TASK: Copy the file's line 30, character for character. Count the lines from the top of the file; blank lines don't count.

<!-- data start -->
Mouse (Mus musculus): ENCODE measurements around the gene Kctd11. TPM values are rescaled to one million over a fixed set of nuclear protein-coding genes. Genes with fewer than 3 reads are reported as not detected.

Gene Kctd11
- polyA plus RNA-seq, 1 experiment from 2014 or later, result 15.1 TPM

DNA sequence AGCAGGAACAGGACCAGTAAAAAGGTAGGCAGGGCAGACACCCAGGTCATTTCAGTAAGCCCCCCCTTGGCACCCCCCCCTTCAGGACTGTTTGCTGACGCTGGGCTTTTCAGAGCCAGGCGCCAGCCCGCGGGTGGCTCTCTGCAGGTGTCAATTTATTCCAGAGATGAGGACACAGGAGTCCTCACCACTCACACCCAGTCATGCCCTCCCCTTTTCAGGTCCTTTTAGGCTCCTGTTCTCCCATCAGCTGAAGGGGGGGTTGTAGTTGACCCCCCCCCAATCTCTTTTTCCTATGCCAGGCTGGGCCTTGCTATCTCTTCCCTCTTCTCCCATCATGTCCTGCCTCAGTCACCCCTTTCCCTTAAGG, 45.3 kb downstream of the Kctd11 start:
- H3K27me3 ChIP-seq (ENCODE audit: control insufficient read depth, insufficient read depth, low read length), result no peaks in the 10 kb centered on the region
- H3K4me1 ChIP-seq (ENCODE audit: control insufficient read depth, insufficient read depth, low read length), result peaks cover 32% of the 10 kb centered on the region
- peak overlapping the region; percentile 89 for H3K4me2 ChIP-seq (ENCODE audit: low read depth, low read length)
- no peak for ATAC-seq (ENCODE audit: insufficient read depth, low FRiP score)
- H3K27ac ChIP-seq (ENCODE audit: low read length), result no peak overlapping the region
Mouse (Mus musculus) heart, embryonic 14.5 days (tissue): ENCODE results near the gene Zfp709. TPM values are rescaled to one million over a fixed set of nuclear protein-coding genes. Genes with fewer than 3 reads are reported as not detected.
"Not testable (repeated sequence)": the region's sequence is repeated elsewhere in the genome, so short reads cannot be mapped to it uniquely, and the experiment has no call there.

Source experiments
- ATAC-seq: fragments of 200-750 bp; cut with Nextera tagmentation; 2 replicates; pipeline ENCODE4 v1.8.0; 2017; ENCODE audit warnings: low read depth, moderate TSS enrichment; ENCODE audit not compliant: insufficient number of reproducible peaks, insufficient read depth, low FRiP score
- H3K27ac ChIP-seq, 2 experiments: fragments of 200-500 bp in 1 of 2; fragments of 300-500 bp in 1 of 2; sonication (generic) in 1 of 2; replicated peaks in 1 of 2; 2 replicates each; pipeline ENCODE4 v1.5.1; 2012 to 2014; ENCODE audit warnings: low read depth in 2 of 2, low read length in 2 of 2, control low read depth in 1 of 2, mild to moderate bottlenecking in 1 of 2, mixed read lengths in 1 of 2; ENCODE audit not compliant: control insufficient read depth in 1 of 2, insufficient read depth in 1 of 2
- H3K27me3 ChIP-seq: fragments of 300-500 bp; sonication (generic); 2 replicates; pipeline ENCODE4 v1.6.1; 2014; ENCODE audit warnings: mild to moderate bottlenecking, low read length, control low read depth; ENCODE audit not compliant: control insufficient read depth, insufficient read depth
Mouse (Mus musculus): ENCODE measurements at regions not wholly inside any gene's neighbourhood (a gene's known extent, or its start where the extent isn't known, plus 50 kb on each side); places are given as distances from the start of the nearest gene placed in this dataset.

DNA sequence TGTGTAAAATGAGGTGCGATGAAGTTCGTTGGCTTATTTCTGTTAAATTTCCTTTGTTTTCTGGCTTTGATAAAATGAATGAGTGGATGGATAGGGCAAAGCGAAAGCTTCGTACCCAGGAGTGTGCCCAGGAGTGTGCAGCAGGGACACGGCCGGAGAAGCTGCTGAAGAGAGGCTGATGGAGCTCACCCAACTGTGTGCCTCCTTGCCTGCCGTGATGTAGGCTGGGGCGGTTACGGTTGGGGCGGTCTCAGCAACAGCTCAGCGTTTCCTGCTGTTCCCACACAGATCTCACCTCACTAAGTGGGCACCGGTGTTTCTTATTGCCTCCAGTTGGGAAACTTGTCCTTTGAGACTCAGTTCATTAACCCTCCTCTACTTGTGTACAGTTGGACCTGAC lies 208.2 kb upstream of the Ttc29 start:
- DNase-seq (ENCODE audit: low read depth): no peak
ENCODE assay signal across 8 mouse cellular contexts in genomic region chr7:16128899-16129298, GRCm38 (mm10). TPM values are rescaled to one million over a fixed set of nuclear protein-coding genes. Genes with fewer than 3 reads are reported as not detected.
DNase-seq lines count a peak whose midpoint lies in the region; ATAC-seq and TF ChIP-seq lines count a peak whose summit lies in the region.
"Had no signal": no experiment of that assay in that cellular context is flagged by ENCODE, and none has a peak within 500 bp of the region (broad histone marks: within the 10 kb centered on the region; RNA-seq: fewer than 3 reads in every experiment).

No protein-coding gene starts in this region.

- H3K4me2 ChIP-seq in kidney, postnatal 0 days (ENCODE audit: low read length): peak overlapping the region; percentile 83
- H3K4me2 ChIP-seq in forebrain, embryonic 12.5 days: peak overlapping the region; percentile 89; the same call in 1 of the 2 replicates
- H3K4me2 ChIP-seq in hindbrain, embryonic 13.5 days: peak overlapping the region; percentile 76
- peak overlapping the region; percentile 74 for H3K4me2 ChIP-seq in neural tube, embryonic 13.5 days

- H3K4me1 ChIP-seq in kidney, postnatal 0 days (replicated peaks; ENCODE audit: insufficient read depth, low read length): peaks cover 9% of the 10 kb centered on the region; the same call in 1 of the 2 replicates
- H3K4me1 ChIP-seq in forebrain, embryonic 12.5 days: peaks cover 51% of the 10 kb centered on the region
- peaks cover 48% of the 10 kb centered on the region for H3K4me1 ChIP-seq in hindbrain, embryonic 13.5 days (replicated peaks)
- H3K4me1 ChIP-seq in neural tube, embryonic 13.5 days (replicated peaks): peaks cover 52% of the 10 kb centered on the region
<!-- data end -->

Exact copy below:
- H3K4me1 ChIP-seq in neural tube, embryonic 13.5 days (replicated peaks): peaks cover 52% of the 10 kb centered on the region